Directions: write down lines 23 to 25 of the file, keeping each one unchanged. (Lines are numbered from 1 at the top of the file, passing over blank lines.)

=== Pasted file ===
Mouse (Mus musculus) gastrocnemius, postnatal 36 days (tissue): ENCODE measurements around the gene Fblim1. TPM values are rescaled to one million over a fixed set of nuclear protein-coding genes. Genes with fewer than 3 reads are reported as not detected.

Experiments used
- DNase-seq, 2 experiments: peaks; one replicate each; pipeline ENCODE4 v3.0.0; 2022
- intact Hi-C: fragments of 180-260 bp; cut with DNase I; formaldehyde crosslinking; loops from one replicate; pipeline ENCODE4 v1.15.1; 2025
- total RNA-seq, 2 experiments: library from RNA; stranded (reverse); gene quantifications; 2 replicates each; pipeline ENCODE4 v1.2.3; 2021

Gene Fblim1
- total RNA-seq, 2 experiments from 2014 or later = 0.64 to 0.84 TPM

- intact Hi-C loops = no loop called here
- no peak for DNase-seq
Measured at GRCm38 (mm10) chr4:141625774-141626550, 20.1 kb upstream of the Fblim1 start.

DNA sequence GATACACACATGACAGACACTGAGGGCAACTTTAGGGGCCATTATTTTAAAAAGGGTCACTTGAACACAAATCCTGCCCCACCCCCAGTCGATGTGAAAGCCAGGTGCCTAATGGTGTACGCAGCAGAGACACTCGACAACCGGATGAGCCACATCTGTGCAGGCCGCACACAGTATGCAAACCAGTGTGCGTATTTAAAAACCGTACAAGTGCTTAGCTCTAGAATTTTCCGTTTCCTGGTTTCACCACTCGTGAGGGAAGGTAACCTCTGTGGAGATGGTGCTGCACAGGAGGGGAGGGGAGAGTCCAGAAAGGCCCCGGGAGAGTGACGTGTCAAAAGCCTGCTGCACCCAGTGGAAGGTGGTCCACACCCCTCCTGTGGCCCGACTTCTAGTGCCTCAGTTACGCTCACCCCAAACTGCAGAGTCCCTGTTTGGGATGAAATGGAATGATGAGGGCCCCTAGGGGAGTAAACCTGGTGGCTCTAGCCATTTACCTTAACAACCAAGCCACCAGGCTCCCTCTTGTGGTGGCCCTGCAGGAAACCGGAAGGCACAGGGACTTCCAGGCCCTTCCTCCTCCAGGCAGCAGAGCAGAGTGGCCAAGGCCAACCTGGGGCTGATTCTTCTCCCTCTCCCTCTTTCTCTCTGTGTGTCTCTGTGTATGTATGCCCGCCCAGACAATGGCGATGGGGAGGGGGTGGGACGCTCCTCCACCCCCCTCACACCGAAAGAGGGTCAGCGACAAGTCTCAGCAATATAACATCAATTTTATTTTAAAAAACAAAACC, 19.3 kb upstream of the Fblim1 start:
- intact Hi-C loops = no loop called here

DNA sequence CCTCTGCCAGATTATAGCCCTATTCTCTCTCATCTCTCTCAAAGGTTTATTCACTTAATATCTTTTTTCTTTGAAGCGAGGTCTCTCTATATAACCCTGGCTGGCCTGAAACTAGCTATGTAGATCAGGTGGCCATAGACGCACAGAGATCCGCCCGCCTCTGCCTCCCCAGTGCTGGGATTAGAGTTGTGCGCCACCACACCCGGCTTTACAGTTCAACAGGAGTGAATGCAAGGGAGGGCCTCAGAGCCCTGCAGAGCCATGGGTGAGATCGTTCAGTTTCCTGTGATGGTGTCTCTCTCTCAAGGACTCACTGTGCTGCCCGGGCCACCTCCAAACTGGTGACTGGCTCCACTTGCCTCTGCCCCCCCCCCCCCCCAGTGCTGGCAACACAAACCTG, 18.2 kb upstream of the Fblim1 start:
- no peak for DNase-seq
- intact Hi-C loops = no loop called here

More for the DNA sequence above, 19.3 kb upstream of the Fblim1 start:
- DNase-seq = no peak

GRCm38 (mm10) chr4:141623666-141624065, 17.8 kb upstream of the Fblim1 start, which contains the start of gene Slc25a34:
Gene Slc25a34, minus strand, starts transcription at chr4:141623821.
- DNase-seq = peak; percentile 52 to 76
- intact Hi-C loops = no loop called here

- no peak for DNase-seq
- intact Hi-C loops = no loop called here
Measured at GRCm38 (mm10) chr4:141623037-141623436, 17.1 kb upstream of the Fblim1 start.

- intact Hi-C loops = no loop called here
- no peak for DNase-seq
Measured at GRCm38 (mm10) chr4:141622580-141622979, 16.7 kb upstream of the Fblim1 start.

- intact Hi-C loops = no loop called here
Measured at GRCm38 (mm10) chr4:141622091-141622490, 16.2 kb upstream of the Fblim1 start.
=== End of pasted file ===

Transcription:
- intact Hi-C loops = no loop called here
Measured at GRCm38 (mm10) chr4:141623037-141623436, 17.1 kb upstream of the Fblim1 start.

- intact Hi-C loops = no loop called here